It's on The Nervous Breakdown site which I've been a fan of for a while and who old friend Kip Tobin writes for. Click on his name to read his recent blog on mix CDs (or mix tapes as us reactionaries call them) which is typically brilliant, sharp and romantic. Just like Kip.

23 January 2010

Books: Michael Donaghy knew my suicidal hamster


I've been busy reading.

Philip Pullman had me back in his grasp for a while - those Northern Lights are mesmerising. But like C.S Lewis he does do god a little too much. That is rather the point of the trilogy, but still - Mr Pullman. We tire. The first book is thrilling but the further he cuts into new universes (and especially the rather vomit-inducing trip to the world of the dead, nameless harpies included) the more I desire to escape all reference to our erstwhile Creator or indeed his troop of angels. But, that aside, Philip Pullman is a genius and writes a fabulous new version of the Bible that is less risible - an update, shall we say.

Then a slew of Wilbur Smith. Guilty pleasures die hard and Wilbur dresses up a racist nation with hard men and feisty women - he does for Africa what Jilly Cooper does for the Cotswolds, and for that I thank him.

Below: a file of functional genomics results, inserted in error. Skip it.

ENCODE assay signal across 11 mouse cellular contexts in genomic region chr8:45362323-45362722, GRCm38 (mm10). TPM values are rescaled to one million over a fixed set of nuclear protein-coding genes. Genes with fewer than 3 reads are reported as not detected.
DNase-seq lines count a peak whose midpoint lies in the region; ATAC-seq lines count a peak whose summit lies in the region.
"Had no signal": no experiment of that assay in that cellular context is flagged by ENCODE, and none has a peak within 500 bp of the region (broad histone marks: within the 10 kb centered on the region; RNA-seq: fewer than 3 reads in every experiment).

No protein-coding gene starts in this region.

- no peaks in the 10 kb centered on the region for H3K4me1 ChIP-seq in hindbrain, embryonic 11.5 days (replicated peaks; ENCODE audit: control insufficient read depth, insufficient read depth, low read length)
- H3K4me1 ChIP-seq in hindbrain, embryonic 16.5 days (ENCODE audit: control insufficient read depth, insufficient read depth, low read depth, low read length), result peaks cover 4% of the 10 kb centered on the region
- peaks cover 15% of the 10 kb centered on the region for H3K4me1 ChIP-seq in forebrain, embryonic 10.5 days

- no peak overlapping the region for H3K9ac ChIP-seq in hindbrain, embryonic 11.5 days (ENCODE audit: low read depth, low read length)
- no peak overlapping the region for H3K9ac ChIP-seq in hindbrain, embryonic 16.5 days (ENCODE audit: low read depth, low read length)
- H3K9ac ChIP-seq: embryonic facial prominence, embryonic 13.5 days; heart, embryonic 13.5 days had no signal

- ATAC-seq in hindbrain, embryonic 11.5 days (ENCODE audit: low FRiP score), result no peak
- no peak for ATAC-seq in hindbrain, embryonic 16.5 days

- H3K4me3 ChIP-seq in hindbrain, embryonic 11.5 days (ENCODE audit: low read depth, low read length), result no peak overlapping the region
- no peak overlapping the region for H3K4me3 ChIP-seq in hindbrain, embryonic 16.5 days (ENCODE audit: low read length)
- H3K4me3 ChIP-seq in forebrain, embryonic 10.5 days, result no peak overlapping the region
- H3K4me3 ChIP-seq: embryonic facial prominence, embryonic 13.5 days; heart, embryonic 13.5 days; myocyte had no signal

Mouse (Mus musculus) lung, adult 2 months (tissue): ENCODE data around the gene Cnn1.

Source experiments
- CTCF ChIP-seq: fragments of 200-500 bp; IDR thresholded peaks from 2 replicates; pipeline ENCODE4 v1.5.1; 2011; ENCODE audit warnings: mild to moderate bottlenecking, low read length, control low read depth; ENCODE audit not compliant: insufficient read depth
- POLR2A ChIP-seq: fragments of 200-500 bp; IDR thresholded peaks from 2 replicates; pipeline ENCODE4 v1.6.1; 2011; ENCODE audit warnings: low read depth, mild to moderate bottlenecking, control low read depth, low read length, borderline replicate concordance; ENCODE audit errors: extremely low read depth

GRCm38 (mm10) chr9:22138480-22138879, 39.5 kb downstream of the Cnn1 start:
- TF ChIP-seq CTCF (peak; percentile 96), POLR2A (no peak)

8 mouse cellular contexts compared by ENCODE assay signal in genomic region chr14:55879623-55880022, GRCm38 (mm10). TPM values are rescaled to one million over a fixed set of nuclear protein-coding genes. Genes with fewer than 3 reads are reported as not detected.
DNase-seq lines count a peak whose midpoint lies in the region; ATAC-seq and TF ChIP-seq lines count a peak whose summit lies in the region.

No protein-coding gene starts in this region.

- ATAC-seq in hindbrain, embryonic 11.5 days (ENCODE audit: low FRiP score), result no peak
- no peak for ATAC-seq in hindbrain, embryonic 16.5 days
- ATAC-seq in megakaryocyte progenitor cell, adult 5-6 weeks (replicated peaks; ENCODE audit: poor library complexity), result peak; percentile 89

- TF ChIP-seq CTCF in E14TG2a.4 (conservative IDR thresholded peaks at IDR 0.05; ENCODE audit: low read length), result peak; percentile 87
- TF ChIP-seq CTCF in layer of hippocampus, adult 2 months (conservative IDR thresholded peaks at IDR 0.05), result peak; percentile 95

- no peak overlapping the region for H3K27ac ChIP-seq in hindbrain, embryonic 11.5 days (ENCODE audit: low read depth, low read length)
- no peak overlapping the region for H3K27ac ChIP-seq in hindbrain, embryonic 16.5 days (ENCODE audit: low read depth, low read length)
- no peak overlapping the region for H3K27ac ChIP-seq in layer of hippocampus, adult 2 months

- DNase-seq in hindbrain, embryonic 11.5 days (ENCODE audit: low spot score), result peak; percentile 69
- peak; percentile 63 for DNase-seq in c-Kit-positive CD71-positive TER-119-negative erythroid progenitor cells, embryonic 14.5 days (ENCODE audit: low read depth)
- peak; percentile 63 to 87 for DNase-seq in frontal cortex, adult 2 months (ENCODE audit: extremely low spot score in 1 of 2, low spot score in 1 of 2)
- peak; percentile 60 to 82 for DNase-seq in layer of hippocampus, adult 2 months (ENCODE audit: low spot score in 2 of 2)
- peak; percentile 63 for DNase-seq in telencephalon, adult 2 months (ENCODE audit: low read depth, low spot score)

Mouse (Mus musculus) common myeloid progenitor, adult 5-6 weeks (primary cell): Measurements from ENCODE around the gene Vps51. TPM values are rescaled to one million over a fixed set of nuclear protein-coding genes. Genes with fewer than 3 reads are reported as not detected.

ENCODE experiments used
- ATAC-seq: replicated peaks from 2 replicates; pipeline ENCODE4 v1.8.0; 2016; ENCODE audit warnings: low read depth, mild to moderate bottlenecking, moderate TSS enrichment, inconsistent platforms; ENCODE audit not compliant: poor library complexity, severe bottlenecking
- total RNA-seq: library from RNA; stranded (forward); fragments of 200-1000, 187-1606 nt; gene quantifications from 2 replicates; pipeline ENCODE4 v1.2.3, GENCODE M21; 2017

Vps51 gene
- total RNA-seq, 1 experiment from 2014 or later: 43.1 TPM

Then Robert Harris' 'Lustrum', the one where Cicero is consumed with thoughts of power and Harris plots his ultimate downfall through the very pleasing and measured voice of Tiro, his scribe and the man who invented shorthand. Whereas in 'Imperium' Cicero is the strong arm of the righteous, here he is the well-spoken icing on a very corrupt little cake. He becomes the figurehead of a failing Rome, and Harris has Caesar all angles and jutting malice quite monstrous in the background. There are so many books about Rome, but Harris is one of the best. So many stand out characters, not least Cicero's wife. One of the worst I have recently discovered is Steven Saylor (from 'A Gladiator Dies Only Once'):

"I left the consul's house with a list of everyone Decimus Brutus could name from his wife's inner circle and a pouch full of silver. The pouch contained half my fee... and if I failed him, I would never collect. Dead men pay no debts."

No shit, Sherlock.

Better is Eric Linklater's 'Magnus Merriman', a little gem I picked up at the Stirling University bookstore. Magnus is a drunken journalist and writer who deludes his way through the war and then Edinburgh and the Orkneys with frankly side-splitting results. Linklater was a contemporary of Hugh McDiarmid and other Scottish Renaissance poets and writers and Linklater lampoons them fondly, but defiantly. Here's an idea of the greatly heroic Magnus: